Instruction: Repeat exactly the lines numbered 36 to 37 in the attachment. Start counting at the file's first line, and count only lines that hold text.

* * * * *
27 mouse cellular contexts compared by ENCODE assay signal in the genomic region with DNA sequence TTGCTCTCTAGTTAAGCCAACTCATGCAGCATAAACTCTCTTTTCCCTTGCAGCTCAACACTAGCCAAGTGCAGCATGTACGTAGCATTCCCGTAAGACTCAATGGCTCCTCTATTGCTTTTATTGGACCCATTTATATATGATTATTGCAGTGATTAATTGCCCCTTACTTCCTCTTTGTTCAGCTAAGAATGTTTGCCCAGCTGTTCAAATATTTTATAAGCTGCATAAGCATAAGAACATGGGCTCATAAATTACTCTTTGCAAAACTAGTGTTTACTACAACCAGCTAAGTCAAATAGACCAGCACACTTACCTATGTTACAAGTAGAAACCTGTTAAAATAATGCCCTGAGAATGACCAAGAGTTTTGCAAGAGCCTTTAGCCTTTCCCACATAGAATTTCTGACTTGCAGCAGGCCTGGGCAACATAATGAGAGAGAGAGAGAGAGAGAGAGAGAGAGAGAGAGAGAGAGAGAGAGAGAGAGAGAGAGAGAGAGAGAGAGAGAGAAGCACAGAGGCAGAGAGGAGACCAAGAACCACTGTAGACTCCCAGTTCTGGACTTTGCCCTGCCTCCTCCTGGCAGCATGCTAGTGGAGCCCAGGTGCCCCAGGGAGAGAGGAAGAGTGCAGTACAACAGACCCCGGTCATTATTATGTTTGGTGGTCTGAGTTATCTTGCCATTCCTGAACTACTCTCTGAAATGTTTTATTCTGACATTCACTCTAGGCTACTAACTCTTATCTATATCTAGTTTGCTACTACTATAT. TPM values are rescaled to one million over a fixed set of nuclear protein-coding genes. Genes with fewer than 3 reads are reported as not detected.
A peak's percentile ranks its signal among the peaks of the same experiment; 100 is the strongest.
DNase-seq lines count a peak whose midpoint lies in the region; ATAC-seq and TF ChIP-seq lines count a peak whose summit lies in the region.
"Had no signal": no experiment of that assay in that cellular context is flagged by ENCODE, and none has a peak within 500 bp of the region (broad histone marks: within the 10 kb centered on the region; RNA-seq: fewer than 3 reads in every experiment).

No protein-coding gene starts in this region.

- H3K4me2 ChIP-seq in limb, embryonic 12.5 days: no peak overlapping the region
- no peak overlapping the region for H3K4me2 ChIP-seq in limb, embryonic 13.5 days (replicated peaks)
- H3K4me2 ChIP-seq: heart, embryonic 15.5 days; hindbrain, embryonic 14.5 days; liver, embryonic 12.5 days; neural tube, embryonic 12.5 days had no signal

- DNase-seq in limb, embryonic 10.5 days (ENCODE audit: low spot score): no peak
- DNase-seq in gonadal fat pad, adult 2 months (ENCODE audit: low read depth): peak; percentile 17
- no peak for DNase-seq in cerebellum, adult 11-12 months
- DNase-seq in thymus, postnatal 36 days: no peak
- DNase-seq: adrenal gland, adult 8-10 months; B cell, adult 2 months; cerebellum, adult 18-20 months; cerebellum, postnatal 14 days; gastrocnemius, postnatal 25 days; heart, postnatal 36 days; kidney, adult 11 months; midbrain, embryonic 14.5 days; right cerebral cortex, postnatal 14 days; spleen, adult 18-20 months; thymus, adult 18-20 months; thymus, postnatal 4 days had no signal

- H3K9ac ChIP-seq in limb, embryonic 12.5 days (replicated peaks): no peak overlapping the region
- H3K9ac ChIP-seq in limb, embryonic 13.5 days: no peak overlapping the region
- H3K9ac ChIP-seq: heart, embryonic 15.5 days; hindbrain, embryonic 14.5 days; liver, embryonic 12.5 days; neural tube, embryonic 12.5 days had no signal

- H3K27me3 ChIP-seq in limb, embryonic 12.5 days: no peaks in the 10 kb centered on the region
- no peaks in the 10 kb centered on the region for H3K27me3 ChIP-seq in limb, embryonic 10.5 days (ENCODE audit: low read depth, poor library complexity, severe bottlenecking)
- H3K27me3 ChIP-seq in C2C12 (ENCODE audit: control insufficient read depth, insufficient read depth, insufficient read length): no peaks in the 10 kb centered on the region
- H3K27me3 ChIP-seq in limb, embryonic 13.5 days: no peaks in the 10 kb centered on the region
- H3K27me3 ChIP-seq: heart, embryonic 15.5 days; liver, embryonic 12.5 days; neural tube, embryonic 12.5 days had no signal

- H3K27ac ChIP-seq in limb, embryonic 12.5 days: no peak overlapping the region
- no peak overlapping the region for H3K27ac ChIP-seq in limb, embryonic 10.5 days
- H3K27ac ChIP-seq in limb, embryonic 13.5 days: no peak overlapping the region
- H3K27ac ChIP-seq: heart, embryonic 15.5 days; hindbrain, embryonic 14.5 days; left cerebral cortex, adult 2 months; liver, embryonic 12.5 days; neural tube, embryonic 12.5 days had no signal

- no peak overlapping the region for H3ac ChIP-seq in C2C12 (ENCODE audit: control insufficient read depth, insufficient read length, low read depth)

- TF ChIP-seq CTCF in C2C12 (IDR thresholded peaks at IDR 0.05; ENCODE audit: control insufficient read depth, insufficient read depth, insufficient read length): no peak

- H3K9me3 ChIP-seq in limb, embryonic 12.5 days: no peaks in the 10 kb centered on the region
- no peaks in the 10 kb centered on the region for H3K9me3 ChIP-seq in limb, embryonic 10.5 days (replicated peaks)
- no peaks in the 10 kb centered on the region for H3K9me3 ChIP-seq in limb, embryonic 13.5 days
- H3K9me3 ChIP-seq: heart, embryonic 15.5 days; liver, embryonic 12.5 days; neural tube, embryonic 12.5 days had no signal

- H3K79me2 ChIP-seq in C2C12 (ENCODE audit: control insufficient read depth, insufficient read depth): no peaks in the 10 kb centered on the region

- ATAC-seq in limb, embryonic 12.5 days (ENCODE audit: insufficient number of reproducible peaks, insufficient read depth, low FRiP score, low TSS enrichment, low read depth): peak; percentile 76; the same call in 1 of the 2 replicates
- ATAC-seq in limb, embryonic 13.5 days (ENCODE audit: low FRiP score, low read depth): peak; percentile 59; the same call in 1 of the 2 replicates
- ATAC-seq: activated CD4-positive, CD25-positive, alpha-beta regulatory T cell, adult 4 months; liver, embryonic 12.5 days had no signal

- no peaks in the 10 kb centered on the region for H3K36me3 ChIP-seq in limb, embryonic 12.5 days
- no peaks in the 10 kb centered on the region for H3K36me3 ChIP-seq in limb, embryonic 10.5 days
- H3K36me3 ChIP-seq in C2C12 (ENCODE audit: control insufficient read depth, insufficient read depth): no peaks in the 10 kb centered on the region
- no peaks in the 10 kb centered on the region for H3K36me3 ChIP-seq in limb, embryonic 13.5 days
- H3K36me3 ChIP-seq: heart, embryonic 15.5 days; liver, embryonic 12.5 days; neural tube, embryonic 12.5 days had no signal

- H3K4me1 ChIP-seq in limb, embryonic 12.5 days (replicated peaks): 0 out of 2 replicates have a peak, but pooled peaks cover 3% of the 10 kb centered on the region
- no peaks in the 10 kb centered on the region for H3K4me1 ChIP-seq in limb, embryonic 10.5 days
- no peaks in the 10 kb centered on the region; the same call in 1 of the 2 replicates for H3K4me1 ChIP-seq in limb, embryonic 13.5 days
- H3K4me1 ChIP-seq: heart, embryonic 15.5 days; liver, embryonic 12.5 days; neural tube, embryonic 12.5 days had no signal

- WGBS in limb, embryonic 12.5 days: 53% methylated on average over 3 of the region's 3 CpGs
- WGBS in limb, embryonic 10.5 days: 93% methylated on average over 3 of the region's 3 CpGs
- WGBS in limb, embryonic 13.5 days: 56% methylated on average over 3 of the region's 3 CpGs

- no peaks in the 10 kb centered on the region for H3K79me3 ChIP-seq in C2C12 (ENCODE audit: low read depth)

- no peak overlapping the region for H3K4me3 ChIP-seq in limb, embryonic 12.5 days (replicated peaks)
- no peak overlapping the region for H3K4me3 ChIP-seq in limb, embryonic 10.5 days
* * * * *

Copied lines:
- no peaks in the 10 kb centered on the region for H3K36me3 ChIP-seq in limb, embryonic 12.5 days
- no peaks in the 10 kb centered on the region for H3K36me3 ChIP-seq in limb, embryonic 10.5 days